OBIM sets sights on new biometric database
25 September 2014 12:12 GMT

OBIM expects to be handling 400,000 searches a day in the coming years

The US Department of Homeland Security’s Office of Biometric Identity Management will receive US$20 million in extra funding to keep its existing identification system operating while a new database is developed, a senior OBIM official confirmed to Planet Biometrics at the Global Identity Summit in Tampa.

The official confirmed that the new database is required because the 20-year-old system is currently dealing with 300,000 transactions a day (hitting a database of 173 million unique identities) in comparison to 220,000 (hitting a database of 150 million unique identities) a year ago.

The current system would be overloaded should the level reach 375,000 daily queries, while above 400,000 transactions there will be further degradation - with possible impact on response times – said the OBIM official.

The DHS is expected to move forward with a new database within the next two to four years, with any new system expected to incorporate multiple biometrics such as finger, iris, voice recognition or even DNA if there is perceived to be a customer need.

The new system would likely do "everything NGI does", said the official, referring to the Next Generation Identification system implemented by the FBI earlier this month, adding that it will be “flexible and scaleable”. (Interestingly, the capability of the new proposed system would approximately double current capacities, which could be in preparation for a potential Exit program at the border.)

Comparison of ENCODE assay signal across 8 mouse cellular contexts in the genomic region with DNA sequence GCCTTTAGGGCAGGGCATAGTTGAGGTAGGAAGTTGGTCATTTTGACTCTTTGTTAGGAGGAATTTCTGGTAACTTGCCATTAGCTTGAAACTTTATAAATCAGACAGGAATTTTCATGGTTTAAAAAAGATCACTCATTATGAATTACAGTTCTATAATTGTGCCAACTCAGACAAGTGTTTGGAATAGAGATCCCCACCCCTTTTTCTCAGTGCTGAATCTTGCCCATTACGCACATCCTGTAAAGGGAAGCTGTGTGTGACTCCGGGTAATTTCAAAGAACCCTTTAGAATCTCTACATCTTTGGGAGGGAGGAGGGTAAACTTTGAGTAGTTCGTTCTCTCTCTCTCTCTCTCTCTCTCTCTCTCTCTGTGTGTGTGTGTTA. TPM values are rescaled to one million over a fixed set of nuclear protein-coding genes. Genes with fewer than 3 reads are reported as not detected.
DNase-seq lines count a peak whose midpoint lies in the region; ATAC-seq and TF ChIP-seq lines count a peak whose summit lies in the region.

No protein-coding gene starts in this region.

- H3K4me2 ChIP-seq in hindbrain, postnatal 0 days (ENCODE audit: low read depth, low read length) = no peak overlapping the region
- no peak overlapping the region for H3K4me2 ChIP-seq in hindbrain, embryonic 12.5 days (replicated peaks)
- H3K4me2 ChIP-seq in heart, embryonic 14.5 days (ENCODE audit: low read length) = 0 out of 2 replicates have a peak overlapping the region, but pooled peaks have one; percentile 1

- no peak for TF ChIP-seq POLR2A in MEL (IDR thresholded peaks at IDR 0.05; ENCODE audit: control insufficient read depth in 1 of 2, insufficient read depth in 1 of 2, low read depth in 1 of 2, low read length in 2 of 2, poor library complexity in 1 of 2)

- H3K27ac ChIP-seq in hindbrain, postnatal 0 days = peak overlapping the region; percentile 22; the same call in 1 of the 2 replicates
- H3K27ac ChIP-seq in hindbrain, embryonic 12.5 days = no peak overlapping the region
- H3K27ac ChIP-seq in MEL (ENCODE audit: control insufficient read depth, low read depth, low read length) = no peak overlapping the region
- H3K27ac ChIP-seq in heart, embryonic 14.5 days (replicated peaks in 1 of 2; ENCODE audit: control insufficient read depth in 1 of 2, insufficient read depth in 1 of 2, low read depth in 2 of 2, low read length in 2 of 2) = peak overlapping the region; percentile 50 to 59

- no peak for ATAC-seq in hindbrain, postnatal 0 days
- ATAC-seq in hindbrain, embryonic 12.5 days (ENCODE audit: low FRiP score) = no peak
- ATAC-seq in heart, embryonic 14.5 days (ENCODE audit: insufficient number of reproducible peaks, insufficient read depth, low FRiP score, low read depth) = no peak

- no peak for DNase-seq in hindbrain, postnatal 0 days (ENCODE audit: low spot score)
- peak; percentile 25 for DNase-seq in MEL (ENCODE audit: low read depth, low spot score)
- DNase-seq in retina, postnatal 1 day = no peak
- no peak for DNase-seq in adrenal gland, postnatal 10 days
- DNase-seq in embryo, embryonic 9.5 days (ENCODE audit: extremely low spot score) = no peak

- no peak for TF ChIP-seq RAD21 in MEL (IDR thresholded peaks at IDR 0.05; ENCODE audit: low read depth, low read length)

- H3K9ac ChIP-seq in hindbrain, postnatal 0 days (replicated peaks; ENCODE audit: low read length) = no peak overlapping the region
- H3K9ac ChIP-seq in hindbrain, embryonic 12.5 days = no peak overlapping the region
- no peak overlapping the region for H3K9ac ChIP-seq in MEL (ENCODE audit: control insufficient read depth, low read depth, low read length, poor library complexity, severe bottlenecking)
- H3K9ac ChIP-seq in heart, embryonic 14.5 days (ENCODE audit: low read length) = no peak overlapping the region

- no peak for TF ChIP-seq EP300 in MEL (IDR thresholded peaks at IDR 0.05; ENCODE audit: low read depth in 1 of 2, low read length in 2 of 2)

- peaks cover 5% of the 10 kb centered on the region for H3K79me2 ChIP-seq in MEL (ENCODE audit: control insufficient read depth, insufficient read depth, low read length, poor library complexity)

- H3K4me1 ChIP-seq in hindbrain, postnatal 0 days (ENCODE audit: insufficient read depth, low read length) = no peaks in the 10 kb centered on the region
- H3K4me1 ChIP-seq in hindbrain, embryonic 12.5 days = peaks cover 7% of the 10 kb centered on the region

In June, a Senate subcommittee recommended that nearly $250 million be allocated to OBIM, including $25 million for “system improvements” to the Automated Biometric Identification System (IDENT).

“The Committee strongly supports IDENT modernization; though given budget constraints, the recommended level will support only half the proposed purchase of 10-print biometric matching devices. OBIM is encouraged to apply any cost savings during the fiscal year to modernization efforts,” wrote the report.

The parameters OBIM has to work within are tight: In response to queries from Customs and Border Protection, OBIM’s systems have 10 seconds to match (or not) a person’s identity. Meanwhile, for Immigration and Customs Enforcement, the expectation is two minutes.

It has to compare these against a national watchlist within IDENT that consists of about 8.8 million records of higher threat individuals such as known and suspected terrorists.

The $25 million in funds is for “bridging the gap”, he said, while noting that many capabilities and improvements made to the current system, such as new matching algorithms, will be able to transition into the new system.